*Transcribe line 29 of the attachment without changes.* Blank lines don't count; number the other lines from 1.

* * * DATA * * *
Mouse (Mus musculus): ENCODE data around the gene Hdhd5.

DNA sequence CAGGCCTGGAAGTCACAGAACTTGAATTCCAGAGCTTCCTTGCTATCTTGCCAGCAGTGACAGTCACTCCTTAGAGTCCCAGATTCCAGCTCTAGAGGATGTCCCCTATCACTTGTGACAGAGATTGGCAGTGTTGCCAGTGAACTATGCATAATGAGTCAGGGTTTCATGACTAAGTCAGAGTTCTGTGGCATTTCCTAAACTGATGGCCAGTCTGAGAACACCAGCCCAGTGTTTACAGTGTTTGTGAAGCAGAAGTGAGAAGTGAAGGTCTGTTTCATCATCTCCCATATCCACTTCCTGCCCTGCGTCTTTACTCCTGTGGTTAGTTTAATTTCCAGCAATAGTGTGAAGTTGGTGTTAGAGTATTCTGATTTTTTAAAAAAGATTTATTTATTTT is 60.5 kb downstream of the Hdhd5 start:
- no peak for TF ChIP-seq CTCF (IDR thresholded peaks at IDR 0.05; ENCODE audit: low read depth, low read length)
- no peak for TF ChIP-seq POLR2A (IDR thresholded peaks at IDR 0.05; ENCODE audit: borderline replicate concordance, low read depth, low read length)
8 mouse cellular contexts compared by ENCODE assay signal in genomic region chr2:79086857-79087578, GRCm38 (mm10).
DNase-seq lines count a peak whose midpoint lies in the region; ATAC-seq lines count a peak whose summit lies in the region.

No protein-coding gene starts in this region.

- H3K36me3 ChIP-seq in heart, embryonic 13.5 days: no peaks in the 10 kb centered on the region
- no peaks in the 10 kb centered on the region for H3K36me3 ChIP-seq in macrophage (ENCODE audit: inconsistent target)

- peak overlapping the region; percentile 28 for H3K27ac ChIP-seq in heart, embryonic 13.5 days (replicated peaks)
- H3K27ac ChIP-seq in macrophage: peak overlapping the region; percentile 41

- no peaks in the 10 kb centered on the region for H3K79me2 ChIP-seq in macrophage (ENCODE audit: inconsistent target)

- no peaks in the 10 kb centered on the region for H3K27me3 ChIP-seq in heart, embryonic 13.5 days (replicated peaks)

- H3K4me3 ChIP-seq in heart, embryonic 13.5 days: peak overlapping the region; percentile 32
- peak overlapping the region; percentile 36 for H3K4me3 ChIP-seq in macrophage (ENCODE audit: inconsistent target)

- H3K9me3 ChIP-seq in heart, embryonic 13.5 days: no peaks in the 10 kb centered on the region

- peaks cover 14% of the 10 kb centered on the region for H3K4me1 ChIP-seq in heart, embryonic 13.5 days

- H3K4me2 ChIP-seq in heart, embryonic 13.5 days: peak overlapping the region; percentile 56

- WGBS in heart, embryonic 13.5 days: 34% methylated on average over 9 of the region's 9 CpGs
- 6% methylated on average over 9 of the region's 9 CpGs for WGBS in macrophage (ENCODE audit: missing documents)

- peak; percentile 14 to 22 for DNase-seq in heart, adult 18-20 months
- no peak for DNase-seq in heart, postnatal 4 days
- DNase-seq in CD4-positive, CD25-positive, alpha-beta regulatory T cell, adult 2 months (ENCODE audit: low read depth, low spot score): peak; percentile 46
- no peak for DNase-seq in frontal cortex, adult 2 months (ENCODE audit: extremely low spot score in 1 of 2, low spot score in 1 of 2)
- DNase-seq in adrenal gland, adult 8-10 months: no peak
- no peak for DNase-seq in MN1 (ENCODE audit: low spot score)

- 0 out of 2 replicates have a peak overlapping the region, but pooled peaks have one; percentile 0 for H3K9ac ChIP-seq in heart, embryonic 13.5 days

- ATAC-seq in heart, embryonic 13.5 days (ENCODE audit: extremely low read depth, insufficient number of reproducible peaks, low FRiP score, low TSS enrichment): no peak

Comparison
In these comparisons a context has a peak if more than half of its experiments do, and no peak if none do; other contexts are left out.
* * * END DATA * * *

Comparison